Throughout Ms Foster’s talk members of the audience acted out scenarios involving a person with dementia and how the brain functioned, specifically the severed connected between neurons.
Over the course of the three hour event numerous topics associated with dementia were covered including symptoms and behaviours, risk factors, effective means of communication – for example body language and tone – and strategies for dealing with certain situations.
More information on Alzheimer’s can be found at fightdementia.org.au.
Alzheimer’s Australia’s Drouin office is at 2B / 35-37 Princes Way Drouin.
Awareness will help reduce Alzheimer’s stigma
By Jack Lacy. First published in the 15 May 2015 edition of the Warragul & Baw Baw Citizen
WITH prevalence of dementia set to skyrocket in Gippsland, Alzheimer’s Australia will host its first education session in the region.
According to the latest Gippsland Dementia Action Plan (2011-14), there are over 2,837 people living with the neurodegenerative disease.
In Baw Baw alone there are approximately 714 people living with dementia, a figure which is predicted to rise by an astounding 1000 per cent in 2050.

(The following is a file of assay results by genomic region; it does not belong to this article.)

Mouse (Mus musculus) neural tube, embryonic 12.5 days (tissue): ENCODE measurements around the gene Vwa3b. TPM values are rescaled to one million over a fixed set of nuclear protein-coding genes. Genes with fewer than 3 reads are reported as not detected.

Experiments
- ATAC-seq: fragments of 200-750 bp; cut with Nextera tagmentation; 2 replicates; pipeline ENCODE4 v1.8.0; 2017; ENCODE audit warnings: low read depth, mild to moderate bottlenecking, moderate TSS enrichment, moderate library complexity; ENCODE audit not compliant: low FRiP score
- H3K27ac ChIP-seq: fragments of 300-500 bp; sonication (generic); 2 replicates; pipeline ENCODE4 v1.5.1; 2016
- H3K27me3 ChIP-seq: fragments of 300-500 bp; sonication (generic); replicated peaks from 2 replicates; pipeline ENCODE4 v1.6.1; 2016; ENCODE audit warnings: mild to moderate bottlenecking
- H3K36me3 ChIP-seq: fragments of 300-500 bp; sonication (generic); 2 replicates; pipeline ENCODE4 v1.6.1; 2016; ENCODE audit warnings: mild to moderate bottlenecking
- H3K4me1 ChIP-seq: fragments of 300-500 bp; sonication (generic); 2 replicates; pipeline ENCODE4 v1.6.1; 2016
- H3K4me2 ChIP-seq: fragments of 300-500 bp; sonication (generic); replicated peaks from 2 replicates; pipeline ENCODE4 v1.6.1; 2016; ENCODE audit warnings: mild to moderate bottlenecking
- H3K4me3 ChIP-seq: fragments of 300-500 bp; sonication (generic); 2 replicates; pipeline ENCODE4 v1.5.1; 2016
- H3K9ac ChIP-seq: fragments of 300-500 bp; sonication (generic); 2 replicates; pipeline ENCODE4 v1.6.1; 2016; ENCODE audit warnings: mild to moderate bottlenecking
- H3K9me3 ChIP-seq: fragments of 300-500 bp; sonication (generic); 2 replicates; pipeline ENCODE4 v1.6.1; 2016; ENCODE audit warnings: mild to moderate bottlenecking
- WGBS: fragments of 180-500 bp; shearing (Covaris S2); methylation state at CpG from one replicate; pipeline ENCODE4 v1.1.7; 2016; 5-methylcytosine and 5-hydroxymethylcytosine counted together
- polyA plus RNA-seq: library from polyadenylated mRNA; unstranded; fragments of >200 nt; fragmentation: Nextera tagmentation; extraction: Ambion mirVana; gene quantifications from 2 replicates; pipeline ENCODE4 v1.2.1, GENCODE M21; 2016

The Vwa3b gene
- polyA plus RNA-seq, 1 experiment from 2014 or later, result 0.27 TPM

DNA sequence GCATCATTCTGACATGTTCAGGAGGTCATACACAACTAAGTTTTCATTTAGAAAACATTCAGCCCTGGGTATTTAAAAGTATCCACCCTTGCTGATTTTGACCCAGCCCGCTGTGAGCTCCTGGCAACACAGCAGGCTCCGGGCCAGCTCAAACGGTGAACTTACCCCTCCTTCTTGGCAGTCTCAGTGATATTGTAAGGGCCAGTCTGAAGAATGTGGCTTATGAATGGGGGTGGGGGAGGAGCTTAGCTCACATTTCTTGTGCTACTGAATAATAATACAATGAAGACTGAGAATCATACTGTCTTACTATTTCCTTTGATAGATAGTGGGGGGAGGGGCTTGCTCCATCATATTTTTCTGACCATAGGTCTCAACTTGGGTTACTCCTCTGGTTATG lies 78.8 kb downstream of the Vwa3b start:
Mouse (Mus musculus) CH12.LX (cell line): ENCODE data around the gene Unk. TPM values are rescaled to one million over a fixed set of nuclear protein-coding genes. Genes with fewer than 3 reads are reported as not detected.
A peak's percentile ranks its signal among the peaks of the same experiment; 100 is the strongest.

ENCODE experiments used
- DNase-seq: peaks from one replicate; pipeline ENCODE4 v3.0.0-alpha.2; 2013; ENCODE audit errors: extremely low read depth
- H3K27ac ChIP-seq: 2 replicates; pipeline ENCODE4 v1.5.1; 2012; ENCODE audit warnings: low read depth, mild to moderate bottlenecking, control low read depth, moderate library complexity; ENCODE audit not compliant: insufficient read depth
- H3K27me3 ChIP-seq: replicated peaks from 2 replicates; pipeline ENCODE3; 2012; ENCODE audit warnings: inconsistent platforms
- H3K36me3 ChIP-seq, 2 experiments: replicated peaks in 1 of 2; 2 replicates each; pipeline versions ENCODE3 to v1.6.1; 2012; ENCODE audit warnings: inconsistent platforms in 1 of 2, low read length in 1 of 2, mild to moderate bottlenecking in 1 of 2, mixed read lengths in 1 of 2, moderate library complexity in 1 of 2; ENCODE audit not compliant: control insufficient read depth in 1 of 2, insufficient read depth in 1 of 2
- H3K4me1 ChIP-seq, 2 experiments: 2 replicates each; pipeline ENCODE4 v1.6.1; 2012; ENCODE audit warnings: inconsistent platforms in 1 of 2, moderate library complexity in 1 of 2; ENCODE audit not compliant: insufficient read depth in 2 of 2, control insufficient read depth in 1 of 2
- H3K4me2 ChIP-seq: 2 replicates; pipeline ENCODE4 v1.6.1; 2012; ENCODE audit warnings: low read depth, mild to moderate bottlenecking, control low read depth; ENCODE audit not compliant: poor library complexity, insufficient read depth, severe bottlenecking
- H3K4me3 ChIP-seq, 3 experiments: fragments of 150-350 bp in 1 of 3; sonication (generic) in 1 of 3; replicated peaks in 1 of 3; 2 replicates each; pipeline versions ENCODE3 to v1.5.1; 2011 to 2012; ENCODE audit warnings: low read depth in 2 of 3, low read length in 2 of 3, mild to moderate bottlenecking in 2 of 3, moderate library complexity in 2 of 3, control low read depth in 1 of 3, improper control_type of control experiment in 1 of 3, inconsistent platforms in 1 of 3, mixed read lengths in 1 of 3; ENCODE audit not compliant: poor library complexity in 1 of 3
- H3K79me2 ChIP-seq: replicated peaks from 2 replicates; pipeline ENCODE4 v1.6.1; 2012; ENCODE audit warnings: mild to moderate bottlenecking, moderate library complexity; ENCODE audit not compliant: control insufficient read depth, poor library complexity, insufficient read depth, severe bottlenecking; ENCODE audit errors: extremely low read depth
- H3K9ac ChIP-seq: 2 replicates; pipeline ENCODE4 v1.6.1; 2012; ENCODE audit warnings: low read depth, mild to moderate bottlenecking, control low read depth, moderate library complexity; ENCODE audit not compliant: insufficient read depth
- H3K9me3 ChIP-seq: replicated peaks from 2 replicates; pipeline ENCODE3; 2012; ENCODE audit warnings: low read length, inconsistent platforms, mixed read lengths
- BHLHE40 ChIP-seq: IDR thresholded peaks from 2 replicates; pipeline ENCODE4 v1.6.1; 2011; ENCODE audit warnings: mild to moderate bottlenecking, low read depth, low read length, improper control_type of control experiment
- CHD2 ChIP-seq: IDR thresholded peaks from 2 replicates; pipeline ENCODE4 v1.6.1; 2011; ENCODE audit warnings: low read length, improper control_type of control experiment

“By 2050 we will be looking at 7850 people [with dementia],” Alzheimer’s Australia Gippsland facilitator Michelle Foster told the Warragul & Baw Baw Citizen.
“Australia has an ageing population and people are living longer.”
Ms Foster said that while the services available in the Baw Baw region were to be commended, greater funding and education was required.
“The facilities that I go to are fantastic and the services that Gippsland has are amazing, but as the prevalence [of the disease] increases we need more awareness and more funding to support people,” she said.
Next Wednesday Ms Foster will make a presentation at an education session in Drouin, in conjunction with Alzheimer’s Australia.
Ms Foster said the aim of the seminar would be to educate volunteers affiliated with dementia support services.
“The intention of the seminar is to further educate volunteers about dementia, to try and raise awareness of dementia, and de-stigmatise it,” she said.
“It’s important for volunteers to receive education because it does empower them in their work and makes it worthwhile for the people they visit.”
Ms Foster’s seminar will address triggers associated with the disease and identify behaviours of concern.
“A few signs include being unkempt, performing a function or activity you have normally been able to quite well but are having trouble with knowing what to do next, not knowing what household items are for, ie. putting the keys in the oven not absent mindedly, anxiety and distress.”
Alzheimer Australia’s event will also equip volunteers with strategies for communication to improve their interaction with the people they visit.